Freshmax is a distribution warehouse in Auckland accessing ‘English for Employees’ run by English Language Partners Auckland South.
“The biggest problem we had was that they were scared to say anything to managers, but now they’re not.
“They’re not the shy, meek boys they were; they like to converse with people now and are comfortable doing it,” says Rose.
Two of “her boys” are workers Sione Mateaki and Pa Teauarai – who enjoyed their first 25-hour course module so much they signed up for the next module as well.
As part of the programme, employees, like Sione and Pa, come in to work two hours before their shift – or stay two hours after – and receive an English lesson one day a week.
Free for both employees and employers, the programme is available to anyone who has permanent residency and is working in New Zealand and, as both Sione and Pa can attest to, it really is win-win for everyone involved.
Freshmax had two classes on the go at once, a beginners class, where students, says teacher Betty Clyde, got “intensive care”, and an intermediate class, where students learnt work-related vocabulary and other vital skills such as filling in forms and how to converse on the telephone.
Dayshift manager Sione, from Tonga, says after taking the first 12-week module, he is now more confident speaking to people and interacting in his second language. “Communication is the main thing for us,” he says. “Before I could hardly communicate, but now I enjoy talking to people.”
And Vivienne Power, general manager of distribution, agrees. “The confidence we are seeing from our team is, to say the least, amazing, and very productive” says Vivienne.
“English Language Partners worked closely with us to tailor the programme to address health and safety in the workplace, and also ensuring when people signed their induction forms, they understood what they were signing.
“This whole process has given the team involved the confidence to question things in the workplace that they are not sure of and see that things are followed through correctly.”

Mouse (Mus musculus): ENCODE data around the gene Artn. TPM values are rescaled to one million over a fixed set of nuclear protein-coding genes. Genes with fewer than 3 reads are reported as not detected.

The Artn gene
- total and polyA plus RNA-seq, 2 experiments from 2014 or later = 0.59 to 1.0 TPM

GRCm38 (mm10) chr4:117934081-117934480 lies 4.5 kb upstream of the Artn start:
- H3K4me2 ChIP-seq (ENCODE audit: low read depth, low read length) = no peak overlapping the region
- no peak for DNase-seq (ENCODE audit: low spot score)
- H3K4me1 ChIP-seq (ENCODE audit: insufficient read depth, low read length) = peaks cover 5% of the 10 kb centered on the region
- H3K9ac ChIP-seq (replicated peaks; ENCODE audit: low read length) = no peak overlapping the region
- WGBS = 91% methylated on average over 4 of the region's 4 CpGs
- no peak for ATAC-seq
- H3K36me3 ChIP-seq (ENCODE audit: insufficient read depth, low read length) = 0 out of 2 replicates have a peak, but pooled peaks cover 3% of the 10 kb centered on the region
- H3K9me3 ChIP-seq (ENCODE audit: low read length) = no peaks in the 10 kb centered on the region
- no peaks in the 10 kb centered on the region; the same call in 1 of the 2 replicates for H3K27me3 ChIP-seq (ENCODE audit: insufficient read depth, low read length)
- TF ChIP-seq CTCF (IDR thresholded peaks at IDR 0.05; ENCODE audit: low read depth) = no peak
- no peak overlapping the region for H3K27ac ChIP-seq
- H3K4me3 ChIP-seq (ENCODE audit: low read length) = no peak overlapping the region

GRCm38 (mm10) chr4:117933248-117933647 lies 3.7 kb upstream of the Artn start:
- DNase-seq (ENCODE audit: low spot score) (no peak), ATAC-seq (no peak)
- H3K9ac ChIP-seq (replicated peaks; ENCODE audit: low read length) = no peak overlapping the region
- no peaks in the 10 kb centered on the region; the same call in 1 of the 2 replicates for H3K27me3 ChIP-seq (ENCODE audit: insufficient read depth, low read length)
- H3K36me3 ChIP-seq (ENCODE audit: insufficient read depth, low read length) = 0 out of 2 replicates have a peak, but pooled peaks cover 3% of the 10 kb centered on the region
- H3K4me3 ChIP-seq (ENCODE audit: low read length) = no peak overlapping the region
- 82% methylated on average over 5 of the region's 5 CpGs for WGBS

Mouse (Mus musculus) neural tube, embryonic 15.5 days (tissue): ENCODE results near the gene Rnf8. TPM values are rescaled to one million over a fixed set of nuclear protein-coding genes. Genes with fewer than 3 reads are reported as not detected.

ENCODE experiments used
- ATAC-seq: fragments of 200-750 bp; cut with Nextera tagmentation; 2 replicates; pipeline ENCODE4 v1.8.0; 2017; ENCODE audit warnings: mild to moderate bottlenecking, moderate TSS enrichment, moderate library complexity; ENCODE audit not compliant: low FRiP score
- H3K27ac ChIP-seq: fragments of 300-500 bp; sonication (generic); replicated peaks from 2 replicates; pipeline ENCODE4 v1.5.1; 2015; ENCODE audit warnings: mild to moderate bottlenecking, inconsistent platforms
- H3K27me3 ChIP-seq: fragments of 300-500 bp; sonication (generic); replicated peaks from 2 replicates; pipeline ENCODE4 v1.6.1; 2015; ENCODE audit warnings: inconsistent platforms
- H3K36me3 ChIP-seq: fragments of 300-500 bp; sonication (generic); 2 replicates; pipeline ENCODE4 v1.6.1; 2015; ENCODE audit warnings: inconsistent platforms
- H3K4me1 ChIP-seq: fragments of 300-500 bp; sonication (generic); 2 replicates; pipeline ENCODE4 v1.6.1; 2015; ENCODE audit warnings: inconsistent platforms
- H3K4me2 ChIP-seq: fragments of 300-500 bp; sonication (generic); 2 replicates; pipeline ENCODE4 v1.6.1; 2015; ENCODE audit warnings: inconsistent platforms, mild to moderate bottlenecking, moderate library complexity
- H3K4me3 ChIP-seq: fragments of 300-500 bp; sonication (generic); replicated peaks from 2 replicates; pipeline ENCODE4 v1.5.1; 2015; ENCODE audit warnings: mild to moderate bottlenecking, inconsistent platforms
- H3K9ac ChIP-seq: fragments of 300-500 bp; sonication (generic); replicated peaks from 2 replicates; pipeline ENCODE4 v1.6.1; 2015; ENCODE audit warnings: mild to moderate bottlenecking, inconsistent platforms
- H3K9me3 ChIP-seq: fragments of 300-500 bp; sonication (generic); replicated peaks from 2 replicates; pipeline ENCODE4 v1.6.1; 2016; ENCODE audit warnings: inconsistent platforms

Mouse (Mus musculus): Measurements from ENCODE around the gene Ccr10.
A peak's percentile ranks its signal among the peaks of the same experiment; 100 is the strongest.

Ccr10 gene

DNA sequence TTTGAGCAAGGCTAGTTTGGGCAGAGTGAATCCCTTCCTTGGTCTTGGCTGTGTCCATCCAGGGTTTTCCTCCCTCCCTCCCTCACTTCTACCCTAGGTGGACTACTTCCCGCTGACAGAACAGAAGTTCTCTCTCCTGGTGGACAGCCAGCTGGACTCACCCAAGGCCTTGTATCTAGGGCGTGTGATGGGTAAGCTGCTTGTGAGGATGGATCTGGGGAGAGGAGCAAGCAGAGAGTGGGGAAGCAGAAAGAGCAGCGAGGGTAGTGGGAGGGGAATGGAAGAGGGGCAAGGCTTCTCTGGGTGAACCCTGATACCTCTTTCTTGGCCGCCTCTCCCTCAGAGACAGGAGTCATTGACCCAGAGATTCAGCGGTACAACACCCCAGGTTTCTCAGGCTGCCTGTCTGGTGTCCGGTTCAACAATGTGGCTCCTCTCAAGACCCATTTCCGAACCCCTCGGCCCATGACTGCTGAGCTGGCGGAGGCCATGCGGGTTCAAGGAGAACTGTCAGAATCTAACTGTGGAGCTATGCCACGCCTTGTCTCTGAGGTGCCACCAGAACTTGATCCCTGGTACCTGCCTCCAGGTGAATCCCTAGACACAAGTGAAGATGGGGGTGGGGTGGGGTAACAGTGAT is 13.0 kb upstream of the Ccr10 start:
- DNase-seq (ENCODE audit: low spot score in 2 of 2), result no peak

Vivienne says the extra confidence of her employees also led to greater productivity. “We thoroughly recommend this programme and we will be continuing with it as long as we can,” she says.
Hoist driver and picker Pa Teauarai, originally from Rarotonga, finds himself greeting people more often and can see a marked improvement in his grammar and writing skills since he did the course.
“I have learned to have conversations with my friends and workmates and when this class came along it really boosted my English and my knowledge,” says Pa. “It made me want to learn more so I can teach my kids English. I share my homework with them.”
And for Betty, too, the improvements are obvious. “I can see they are starting to think in English now, which they never used to do,” she says. Both Sione and Pa say their favourite part of the classes were question and answer sessions, where they got to ask their classmates questions.
“They thought of the questions themselves and weren’t not censored, they could ask anything. They didn’t have to answer of course, but they could ask anything they liked,” explains Betty, who says the question and answer sessions gave students the chance to get to know each other better, as well as allow her to check their grammar and monitor their overall progress.
“I observed who was joining in and who was prepared to think outside the square – and some of the answers they came up with were quite funny, they’re quite the comedians,” she says.
And their enthusiasm is rubbing off on other workers too. “A lot of the boys that weren’t on the ESOL class want to do it now,” says Rose, and Sione too says he noticed students from the beginners class became more talkative and are eager to practise their new language skills every chance they get.
“Before they never talk. They never say ‘hi’ and they never say ‘bye’. And now, they get smart,” he laughs.
But it doesn’t stop there – the students’ newly-found English is not just destined to remain in the workplace, more often than not it is taken home with them too.
“My wife is Samoan, and I can’t speak her language and she can’t speak my language so we have to speak English,” says Sione who, like Pa, passes on his new language skills to his children.
“This English, they have never seen it before, it’s not like their school English,” he says.
And if the benefits in the household are anything like the benefits seen in the workplace, this programme is sure to remain as popular as ever.
Writer: James Fyfe